Gilbert and Sullivan refers to the Victorian era partnership of librettistW. S. Gilbert (1836–1911) and composerArthur Sullivan (1842–1900). Together, they wrote fourteen comic operas between 1871 and 1896, of which H.M.S. Pinafore, The Pirates of Penzance, and The Mikado are among the best known. Gilbert, who wrote the words, created fanciful "topsy-turvy" worlds for these operas, where each absurdity is taken to its logical conclusion—fairies rub elbows with British lords, flirting is a capital offence, gondoliers ascend to the monarchy, and pirates turn out to be noblemen who have gone wrong. Sullivan, six years Gilbert's junior, composed the music, contributing memorable melodies that could convey both humour and pathos. Producer Richard D'Oyly Carte brought Gilbert and Sullivan together and nurtured their collaboration. He built the Savoy Theatre in 1881 to present their joint works—which came to be known as the Savoy Operas—and he founded the D'Oyly Carte Opera Company, which performed and promoted their works for over a century. The Gilbert and Sullivan operas have enjoyed broad and enduring international success and are still performed frequently throughout the English-speaking world. The collaboration introduced innovations in content and form that directly influenced the development of musical theatre through the 20th century. The operas have also influenced political discourse, literature, film and television and have been widely parodied and pastiched by humorists.
The Mikado, or The Town of Titipu, is a comic opera in two acts, their ninth of fourteen operatic collaborations. It opened on March 14, 1885, in London, where it ran at the Savoy Theatre for 672 performances, which was the second longest run for any work of musical theatre and one of the longest runs of any theatre piece up to that time.
Kenneth Sandford (28 June 1924 – 19 September 2004) was an English singer and actor, best known for his performances in baritone roles of the Savoy Operas of Gilbert and Sullivan. After service the Royal Air Force during World War II, Sandford turned away from a career in art and studied singing. He performed in musical theatre in the West End and on tour between 1950 and 1956, including 800 performances starring in a revue called Jokers Wild with The Crazy Gang. He also began a concert career. In 1957, he was engaged by the D'Oyly Carte Opera Company and immediately began to perform eight principal roles in repertory, including Pooh-Bah in The Mikado. He remained with the company for 25 years until it closed, also making about twenty recordings with the company, and several recordings for Readers' Digest and others. In later years, Sandford continued to tour in and direct Gilbert and Sullivan productions, often with his former D'Oyly Carte colleague Roberta Morrell. After The International Gilbert and Sullivan Festival was established in 1994, he often performed and lectured for the festival's audiences and held master classes for its performers.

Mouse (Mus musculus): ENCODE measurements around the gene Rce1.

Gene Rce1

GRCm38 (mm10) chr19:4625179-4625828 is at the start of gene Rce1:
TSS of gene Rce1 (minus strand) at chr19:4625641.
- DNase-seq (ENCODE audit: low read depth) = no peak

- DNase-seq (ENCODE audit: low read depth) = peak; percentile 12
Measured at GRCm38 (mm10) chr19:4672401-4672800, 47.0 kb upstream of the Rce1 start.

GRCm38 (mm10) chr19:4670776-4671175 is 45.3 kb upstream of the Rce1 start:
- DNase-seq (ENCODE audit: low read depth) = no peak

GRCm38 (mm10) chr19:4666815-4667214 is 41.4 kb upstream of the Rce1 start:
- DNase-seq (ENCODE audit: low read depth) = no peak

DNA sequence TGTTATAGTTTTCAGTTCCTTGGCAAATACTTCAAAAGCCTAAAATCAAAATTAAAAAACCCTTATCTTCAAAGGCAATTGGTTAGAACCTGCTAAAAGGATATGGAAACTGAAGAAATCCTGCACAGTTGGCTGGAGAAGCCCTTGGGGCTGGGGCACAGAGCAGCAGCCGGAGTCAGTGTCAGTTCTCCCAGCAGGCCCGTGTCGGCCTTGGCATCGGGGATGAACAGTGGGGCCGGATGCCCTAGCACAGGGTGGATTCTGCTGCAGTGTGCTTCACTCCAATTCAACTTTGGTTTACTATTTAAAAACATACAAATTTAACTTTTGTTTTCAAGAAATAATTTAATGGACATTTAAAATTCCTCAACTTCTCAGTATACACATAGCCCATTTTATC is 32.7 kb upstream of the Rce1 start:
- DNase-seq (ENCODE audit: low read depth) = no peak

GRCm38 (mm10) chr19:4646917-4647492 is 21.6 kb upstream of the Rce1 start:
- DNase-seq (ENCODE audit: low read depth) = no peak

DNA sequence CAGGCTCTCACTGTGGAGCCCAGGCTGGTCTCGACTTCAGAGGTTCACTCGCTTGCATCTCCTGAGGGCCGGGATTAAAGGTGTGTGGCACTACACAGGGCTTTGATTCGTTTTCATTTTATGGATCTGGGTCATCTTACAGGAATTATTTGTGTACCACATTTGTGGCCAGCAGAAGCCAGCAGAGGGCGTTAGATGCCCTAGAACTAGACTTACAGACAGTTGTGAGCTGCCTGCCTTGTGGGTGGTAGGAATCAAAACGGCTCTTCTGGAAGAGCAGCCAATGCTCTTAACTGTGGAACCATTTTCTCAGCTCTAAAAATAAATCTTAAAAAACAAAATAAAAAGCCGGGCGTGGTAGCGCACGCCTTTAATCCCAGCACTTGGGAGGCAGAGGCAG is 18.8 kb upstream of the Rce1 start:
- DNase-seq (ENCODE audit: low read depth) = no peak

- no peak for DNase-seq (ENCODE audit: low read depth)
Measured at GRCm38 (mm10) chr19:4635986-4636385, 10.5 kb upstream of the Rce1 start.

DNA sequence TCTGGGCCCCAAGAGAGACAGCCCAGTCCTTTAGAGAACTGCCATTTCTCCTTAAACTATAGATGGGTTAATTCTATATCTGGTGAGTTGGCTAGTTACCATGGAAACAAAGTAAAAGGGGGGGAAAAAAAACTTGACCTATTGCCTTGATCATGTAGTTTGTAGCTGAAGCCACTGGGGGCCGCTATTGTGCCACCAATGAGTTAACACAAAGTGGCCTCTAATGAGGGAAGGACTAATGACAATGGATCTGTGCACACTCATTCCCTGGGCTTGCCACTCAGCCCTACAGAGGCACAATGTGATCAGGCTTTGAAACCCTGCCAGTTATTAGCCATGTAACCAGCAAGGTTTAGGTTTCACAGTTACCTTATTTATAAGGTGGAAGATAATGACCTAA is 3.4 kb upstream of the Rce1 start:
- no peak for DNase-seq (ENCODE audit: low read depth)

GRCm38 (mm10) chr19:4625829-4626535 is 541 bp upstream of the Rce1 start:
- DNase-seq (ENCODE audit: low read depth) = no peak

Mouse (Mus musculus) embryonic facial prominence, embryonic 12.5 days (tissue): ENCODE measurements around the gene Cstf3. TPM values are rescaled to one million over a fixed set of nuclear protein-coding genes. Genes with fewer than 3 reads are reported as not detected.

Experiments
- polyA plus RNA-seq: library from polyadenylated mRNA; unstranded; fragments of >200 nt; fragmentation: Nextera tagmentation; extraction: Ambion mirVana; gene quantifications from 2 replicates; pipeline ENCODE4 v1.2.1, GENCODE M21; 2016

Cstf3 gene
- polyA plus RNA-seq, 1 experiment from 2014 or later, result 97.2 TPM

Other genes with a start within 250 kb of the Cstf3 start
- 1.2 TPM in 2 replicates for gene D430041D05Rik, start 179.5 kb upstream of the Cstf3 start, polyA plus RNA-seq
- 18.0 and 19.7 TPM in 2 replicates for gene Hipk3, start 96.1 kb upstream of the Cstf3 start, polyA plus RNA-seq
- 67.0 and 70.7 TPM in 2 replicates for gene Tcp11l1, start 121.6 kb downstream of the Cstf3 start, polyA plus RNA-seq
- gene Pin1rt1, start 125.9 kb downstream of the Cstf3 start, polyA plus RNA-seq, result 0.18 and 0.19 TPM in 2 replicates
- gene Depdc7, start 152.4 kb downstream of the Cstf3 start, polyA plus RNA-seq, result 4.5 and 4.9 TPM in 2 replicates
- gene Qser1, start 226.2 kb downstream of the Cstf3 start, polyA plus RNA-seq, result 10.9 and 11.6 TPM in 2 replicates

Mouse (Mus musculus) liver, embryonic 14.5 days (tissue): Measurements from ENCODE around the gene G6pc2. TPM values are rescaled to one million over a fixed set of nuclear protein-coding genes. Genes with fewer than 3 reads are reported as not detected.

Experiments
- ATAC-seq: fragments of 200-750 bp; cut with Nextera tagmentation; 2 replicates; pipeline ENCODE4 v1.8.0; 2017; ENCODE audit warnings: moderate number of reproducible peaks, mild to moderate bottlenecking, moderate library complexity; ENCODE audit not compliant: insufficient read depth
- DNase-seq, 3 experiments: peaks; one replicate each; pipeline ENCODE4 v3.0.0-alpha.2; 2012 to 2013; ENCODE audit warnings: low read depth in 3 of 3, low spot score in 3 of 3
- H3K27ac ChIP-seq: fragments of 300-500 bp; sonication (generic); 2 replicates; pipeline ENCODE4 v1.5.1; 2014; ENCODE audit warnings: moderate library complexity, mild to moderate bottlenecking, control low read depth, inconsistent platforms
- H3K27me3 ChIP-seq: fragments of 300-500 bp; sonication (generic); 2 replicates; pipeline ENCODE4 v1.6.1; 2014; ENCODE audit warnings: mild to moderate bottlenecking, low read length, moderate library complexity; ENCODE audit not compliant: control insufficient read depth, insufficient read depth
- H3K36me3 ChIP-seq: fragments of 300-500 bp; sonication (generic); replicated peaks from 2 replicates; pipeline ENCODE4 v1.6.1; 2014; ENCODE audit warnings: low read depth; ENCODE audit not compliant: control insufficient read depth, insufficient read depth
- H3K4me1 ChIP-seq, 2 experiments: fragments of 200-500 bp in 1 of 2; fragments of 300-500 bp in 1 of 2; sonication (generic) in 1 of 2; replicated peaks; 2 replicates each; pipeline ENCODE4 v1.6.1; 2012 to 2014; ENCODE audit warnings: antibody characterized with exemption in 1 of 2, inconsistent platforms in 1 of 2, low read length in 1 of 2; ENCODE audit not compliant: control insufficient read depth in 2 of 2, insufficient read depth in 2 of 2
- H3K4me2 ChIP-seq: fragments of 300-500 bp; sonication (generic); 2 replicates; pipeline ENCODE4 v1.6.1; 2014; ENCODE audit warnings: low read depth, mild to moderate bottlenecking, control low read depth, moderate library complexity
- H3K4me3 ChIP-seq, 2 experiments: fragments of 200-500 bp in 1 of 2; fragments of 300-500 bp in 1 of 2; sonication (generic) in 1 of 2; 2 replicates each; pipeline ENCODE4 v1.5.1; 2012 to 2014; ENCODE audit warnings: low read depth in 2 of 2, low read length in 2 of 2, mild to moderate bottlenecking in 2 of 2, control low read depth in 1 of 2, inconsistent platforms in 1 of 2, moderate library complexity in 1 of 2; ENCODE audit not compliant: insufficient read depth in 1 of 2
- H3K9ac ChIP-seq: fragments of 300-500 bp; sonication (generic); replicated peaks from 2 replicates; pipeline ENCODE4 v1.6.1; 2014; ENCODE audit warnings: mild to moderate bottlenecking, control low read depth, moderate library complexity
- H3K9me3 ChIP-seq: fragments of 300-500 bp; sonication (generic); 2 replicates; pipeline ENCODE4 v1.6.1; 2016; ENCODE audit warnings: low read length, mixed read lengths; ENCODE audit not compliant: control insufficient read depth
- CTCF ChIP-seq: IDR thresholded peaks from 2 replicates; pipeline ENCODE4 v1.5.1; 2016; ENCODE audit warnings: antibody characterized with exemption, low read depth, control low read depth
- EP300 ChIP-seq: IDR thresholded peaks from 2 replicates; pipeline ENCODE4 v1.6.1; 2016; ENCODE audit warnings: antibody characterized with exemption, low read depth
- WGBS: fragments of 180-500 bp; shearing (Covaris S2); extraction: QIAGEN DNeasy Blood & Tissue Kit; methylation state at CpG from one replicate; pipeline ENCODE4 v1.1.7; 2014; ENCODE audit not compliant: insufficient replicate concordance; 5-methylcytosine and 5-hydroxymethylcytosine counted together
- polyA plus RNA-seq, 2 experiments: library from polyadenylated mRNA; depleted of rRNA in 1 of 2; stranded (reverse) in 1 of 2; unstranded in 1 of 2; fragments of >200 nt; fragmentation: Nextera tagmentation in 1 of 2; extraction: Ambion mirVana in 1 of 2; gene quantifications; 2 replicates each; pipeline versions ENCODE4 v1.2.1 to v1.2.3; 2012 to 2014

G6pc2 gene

A very early wax cylinder recording (October 5, 1888) of Arthur Sullivan recording an audio letter to be sent back to Thomas Alva Edison at a phonograph party hosted by Edison's London representative, George Gouraud.
[Richard D'Oyly] Carte could take in the details of a scene with one sweep of his eagle eye and say unerringly just what was wrong. ...he noticed that Ko-Ko's love scene with Katisha might be improved, and so we went together for an extra rehearsal.... Mr. Carte said he would be Katisha and I, of course, was to be Ko-Ko. Now, to make love to a bearded man, and a man who was one's manager into the bargain, was rather a task, but we both entered heartily into the spirit of the thing. "Just act as you would if you were on the stage," was his advice, "though you needn't actually kiss me, you know!" ...Little Rupert D'Oyly Carte was there, and before the rehearsal commenced, I lifted him on to the bar counter, where he sat and simply held his sides with laughter watching me making earnest love to his father!" That "eye" for stagecraft... has been inherited in a quite remarkable degree by his son, Mr. Rupert D'Oyly Carte. He, too, has the gift of taking in the details of a scene at a glance, and knowing instinctively just what must be corrected....